Internet 'Health Map' tracks data flow on Web

Compuware Gomez's map is so accurate that it goes down to the last mile of fiber-optics in neighborhoods.

Compuware Gomez is debuting Internet Health Map, a tool that provides nearly real-time visual data on the flow of data through the Internet. The map is so accurate that it not only covers the Internet's backbone, but also goes down to the last mile of fiber-optics in neighborhoods.

Power users will appreciate the map's use of six different metrics, including response time, DNS time and throughput. I've checked on the map since its launch and noticed that it's not a good week for response time from the last mile in Vermont, Nebraska and Arizona.

But besides fleeting moments of state pride, the map can be a great resource for anyone encountering server or Web-browsing troubles to instantly determine whether the problem may be a wide outage or one limited in scope.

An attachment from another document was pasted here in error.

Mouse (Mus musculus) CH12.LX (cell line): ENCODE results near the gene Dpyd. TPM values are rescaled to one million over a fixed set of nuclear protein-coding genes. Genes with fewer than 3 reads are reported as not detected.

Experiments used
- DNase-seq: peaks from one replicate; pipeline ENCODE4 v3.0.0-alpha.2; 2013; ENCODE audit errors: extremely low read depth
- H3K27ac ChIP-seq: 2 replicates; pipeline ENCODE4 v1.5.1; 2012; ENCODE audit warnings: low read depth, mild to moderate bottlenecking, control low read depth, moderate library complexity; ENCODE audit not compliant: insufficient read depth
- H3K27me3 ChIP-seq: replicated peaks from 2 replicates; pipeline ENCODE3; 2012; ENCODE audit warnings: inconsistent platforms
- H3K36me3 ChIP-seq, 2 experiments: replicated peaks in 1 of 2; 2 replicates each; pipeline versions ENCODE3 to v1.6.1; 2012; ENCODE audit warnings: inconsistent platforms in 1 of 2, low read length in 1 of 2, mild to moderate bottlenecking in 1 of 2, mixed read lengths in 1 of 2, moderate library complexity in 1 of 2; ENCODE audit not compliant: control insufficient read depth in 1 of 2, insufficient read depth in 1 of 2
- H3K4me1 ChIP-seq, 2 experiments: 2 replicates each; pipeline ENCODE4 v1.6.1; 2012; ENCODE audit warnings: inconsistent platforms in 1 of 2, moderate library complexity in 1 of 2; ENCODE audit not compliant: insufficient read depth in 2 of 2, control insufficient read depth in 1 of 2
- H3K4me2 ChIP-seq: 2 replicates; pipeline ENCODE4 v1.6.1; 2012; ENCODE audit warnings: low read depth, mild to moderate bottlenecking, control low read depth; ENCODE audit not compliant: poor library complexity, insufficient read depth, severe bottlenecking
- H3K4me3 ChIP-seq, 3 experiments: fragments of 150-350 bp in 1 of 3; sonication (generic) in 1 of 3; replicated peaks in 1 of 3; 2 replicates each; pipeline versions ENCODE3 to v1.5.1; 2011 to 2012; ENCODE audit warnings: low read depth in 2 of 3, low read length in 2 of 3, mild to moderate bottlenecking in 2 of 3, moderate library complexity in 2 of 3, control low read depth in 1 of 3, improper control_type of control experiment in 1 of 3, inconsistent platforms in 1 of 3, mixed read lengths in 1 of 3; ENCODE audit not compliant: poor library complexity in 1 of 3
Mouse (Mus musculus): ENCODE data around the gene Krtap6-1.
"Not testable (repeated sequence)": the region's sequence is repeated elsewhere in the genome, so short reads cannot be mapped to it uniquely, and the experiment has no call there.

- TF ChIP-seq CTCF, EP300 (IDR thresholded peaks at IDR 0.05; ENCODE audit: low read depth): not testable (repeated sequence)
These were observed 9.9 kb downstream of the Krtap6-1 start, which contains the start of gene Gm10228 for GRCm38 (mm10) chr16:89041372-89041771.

"You get a very clear indication of how actual users, not a data center server, are experiencing the Web," according to Compuware Gomez spokesman Frank Cioffi. "Backbone-only measurements can mask problems occurring in real neighborhoods. This is a core differentiating value to this map. Last mile data is hard to come by and is not readily available in aggregate form."

Data for the map is culled from the Gomez Global Performance Testing Network, which Cioffi says includes more than 150 data centers, as well as 150,000 real end-user PCs that help provide the hard-to-come-by last mile data.

The map's data refreshes every five minutes, unless you're in Wyoming, which has been showing up as not available all week.

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Eric Mack

PC World (US online)
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